Press Release: Building material price and supply chain issues impact listed building rebuild costs and insurance


Press Release presented by Abode Insurance

Image supplied by Abode

Press Contact: Abode Team. If you own a listed property and have any doubts or questions around your current insurance – especially buildings sum insured  –  contact the specialist team

Contact Information: Here or call 01622 476433.

While an important issue for household insurance is ensuring that rebuild costs and value (also known as “building sum insured)” are accurate within the cover and policy wording, this is amplified when arranging insurance for a listed property. And recent statistics and analytics explain why this issue has ongoing consequences.

The monthly report from the Department of Business & Trade on building materials may lead with the headline news that there has been a price decrease of 2.3 per cent in the “all works” category in comparison to the previous year¹, but the numbers that follow this are less heartening – especially when applied to what materials and building costs may be required for a listed building reconstruction. Material prices on things such as cement are increasing while production levels, availability, and delivery are all down on the same month in 2022. And all of this may play a role in determining the correct building sum insured.

Guesswork and wild approximations are one of the biggest culprits behind rebuild underinsurance (leading to very poor claims pay-outs should the worst happen), with the attitude of “It will never happen to me” running a close second.

Rebuilding “from scratch” is probably not in your plans if you’re living in a listed property – after all, you’ve chosen to be in this home because of its charm, historical elements, and probably some original features.

But if you’re undertaking extensive approved renovations on a listed property, then the responsibility is on you to ensure specialised (and often unique) materials and building methods are fully covered in your policy before work commences, which is why the findings in the report are so relevant.

And if you’re in the unenviable position of having to rebuild from the ground up following some sort of irreparable damage (flood, fire, structural collapse), then it’s vital that your rebuilding insurance is sufficient ahead of time, and not after the fact.

The more bespoke your listed property is, the closer the attention you need to pay to materials being used, and the artisan tradespeople you’ll be working with to get the job done.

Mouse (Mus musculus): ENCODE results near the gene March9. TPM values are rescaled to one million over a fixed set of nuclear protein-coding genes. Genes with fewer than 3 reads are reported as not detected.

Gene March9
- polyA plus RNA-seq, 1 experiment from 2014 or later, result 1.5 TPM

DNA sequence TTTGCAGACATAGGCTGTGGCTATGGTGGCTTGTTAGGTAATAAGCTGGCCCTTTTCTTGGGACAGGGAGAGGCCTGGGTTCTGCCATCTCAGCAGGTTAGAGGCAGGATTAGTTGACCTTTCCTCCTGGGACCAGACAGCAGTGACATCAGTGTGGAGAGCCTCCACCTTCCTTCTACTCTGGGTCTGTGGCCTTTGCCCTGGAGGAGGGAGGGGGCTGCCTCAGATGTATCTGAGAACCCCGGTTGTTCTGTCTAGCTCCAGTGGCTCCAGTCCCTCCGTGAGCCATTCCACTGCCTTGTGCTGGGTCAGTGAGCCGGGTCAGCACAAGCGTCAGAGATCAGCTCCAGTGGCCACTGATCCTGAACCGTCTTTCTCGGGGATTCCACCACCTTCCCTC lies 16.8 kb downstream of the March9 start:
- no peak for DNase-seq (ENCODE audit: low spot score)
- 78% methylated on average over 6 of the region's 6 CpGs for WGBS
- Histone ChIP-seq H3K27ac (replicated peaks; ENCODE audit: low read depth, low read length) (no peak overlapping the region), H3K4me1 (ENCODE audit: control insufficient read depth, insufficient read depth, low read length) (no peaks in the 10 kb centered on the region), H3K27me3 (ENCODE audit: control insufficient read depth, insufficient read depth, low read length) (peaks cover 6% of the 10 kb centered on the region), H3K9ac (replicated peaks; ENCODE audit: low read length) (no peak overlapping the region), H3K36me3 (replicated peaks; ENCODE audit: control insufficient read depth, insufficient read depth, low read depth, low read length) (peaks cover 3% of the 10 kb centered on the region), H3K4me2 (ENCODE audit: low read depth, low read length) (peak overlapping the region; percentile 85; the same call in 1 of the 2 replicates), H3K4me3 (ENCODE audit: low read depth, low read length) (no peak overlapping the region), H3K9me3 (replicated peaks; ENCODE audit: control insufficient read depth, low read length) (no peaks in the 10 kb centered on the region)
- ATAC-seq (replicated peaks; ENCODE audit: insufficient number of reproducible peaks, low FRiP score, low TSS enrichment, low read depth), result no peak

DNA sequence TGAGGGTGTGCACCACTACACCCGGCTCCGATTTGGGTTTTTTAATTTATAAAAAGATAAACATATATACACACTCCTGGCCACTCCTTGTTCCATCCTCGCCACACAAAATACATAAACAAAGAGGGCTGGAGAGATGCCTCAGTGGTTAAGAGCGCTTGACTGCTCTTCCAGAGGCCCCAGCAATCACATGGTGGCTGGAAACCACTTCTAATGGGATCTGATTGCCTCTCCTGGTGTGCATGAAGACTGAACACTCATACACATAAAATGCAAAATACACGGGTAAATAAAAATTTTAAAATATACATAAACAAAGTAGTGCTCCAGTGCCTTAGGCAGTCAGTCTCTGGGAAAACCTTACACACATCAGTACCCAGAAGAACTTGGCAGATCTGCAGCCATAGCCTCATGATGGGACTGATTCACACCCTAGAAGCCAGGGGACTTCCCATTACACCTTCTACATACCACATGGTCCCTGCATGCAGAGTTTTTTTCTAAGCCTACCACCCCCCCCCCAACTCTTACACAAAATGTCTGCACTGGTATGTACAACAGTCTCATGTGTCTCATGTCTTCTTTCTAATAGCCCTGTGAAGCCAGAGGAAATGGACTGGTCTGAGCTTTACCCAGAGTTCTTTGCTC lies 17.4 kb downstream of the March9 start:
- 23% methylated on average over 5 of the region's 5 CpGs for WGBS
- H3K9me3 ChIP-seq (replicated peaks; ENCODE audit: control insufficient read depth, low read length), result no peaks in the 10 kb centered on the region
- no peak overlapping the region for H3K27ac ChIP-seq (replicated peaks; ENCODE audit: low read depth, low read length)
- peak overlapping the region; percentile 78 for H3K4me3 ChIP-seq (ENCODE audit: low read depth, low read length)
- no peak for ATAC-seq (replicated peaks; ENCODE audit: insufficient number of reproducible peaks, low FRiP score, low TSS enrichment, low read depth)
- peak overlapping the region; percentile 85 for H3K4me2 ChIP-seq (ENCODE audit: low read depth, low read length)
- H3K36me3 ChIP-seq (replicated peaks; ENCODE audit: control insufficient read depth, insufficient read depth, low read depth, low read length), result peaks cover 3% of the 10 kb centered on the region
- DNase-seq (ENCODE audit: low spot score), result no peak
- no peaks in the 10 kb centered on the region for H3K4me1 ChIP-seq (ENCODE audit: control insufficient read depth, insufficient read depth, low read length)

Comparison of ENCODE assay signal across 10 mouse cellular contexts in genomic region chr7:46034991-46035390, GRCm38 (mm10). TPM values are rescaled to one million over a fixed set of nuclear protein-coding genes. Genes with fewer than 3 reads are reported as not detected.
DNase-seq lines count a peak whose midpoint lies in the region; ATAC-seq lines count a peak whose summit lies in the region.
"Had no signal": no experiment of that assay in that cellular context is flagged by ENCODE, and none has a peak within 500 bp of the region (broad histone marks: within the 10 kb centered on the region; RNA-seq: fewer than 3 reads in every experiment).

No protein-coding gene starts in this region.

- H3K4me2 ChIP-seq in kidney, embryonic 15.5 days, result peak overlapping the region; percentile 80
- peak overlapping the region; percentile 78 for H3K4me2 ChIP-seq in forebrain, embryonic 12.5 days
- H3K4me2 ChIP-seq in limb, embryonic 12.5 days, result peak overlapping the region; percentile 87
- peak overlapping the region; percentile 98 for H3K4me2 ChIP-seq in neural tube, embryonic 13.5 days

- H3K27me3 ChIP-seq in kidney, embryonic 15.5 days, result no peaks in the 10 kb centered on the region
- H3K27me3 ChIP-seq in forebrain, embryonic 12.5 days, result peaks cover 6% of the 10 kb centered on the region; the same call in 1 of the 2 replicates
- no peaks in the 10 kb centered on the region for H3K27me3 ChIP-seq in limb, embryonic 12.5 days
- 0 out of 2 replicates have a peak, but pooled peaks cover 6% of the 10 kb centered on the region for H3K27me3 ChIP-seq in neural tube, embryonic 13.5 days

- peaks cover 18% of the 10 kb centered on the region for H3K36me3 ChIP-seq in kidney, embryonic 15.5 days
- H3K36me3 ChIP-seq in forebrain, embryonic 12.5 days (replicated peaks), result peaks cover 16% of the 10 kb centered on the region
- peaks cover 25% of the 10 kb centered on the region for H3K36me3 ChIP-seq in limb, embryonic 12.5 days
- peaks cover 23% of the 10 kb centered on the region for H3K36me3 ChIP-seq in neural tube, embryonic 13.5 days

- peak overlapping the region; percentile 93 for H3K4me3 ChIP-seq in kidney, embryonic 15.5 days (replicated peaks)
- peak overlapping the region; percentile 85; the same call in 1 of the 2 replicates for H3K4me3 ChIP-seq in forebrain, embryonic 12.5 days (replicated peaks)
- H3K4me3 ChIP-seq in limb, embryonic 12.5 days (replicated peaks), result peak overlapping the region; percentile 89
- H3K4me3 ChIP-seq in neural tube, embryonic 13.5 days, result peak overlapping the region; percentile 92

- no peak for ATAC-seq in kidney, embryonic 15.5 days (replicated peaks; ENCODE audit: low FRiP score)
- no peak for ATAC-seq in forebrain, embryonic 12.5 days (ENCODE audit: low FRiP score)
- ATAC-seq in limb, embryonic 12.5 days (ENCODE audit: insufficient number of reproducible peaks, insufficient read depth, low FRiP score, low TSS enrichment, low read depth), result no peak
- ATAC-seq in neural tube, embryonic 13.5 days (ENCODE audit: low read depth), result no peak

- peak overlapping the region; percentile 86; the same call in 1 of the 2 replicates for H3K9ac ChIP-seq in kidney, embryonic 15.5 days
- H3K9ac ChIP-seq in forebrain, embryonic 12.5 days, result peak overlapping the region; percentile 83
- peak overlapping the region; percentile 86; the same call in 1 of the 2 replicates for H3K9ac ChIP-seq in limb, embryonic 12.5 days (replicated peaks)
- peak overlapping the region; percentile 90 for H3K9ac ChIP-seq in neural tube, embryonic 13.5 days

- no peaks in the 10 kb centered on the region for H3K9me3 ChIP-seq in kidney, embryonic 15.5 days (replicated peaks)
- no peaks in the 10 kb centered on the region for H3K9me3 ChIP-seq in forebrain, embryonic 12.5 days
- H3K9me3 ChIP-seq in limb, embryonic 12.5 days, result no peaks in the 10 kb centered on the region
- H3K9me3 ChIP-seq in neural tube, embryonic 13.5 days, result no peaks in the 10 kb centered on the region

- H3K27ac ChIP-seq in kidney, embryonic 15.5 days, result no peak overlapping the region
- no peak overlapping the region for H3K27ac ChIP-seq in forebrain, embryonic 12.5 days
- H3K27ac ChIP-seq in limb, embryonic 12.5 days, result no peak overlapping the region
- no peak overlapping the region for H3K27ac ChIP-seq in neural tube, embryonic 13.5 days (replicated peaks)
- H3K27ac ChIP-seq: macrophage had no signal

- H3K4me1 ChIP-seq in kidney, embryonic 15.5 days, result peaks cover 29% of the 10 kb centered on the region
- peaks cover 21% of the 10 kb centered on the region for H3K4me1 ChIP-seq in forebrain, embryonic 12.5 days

This is why getting the “building sum insured” wrong cannot be an option. On top of materials and tradespeople, there are the fees for an architect and any number of builders, in order to restore as much of the original character as possible. Getting this right will allow for fluctuating material price increases and take into account delays or issues in the supply chain.

Abode Insurance has more than 20 years’ experience in the listed property arena. From a thatched cottage in the countryside to converted factories in regenerated urban areas, through to castle-like mansions on the coast, Abode does more than protect – they advise on being fully prepared and covered for any eventuality. This includes any changes to the building materials market.

And key to that is ensuring all clients understand the difference between your property’s current worth and the correct sum to have it insured for.

On the critical topic of rebuild costs, Steve Hook Divisional Director at Abode said:

“This has to be the single biggest issue for household insurance today. The cost you paid for your home (this year or ten years ago) isn’t the same as the sum you insure it for.

Guess at the cost to put it back together and I’ve absolutely no doubt you’ll get it badly wrong.

For listed properties, this situation is magnified further, as materials and specialist tradespeople tend to be more expensive.

My advice is to speak to a specialist broker and don’t gamble with your home insurance – or the listed building it’s designed to protect.”

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